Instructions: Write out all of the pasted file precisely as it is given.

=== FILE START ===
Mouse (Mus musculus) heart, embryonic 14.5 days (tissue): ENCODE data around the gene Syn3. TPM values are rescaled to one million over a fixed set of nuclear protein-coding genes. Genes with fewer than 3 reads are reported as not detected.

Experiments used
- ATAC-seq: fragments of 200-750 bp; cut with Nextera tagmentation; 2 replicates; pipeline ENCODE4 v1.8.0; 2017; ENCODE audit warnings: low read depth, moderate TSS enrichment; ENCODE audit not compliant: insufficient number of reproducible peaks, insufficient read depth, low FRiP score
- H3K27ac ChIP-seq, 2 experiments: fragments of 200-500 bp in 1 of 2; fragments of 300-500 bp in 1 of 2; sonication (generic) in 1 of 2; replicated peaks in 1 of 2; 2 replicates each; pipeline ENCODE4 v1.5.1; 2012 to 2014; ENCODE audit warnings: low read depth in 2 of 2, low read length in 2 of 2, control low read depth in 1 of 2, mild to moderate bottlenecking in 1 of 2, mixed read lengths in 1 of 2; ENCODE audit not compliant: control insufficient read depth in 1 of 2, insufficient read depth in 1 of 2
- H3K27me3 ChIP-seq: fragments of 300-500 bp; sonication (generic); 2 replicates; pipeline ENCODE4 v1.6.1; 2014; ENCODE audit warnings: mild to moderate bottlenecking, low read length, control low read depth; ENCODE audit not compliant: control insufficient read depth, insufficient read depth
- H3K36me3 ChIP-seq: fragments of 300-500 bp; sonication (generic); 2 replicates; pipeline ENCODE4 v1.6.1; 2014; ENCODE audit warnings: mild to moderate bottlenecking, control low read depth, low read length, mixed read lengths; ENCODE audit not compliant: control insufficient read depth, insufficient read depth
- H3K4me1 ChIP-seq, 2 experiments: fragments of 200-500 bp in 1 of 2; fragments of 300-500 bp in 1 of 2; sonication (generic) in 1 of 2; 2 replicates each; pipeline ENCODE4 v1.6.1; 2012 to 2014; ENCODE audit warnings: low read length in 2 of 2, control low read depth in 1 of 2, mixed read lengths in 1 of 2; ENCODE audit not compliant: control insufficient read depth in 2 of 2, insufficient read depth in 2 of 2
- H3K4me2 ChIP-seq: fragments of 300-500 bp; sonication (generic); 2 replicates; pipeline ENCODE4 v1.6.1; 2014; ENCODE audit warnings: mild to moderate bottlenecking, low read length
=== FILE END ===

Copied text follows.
Mouse (Mus musculus) heart, embryonic 14.5 days (tissue): ENCODE data around the gene Syn3. TPM values are rescaled to one million over a fixed set of nuclear protein-coding genes. Genes with fewer than 3 reads are reported as not detected.

Experiments used
- ATAC-seq: fragments of 200-750 bp; cut with Nextera tagmentation; 2 replicates; pipeline ENCODE4 v1.8.0; 2017; ENCODE audit warnings: low read depth, moderate TSS enrichment; ENCODE audit not compliant: insufficient number of reproducible peaks, insufficient read depth, low FRiP score
- H3K27ac ChIP-seq, 2 experiments: fragments of 200-500 bp in 1 of 2; fragments of 300-500 bp in 1 of 2; sonication (generic) in 1 of 2; replicated peaks in 1 of 2; 2 replicates each; pipeline ENCODE4 v1.5.1; 2012 to 2014; ENCODE audit warnings: low read depth in 2 of 2, low read length in 2 of 2, control low read depth in 1 of 2, mild to moderate bottlenecking in 1 of 2, mixed read lengths in 1 of 2; ENCODE audit not compliant: control insufficient read depth in 1 of 2, insufficient read depth in 1 of 2
- H3K27me3 ChIP-seq: fragments of 300-500 bp; sonication (generic); 2 replicates; pipeline ENCODE4 v1.6.1; 2014; ENCODE audit warnings: mild to moderate bottlenecking, low read length, control low read depth; ENCODE audit not compliant: control insufficient read depth, insufficient read depth
- H3K36me3 ChIP-seq: fragments of 300-500 bp; sonication (generic); 2 replicates; pipeline ENCODE4 v1.6.1; 2014; ENCODE audit warnings: mild to moderate bottlenecking, control low read depth, low read length, mixed read lengths; ENCODE audit not compliant: control insufficient read depth, insufficient read depth
- H3K4me1 ChIP-seq, 2 experiments: fragments of 200-500 bp in 1 of 2; fragments of 300-500 bp in 1 of 2; sonication (generic) in 1 of 2; 2 replicates each; pipeline ENCODE4 v1.6.1; 2012 to 2014; ENCODE audit warnings: low read length in 2 of 2, control low read depth in 1 of 2, mixed read lengths in 1 of 2; ENCODE audit not compliant: control insufficient read depth in 2 of 2, insufficient read depth in 2 of 2
- H3K4me2 ChIP-seq: fragments of 300-500 bp; sonication (generic); 2 replicates; pipeline ENCODE4 v1.6.1; 2014; ENCODE audit warnings: mild to moderate bottlenecking, low read length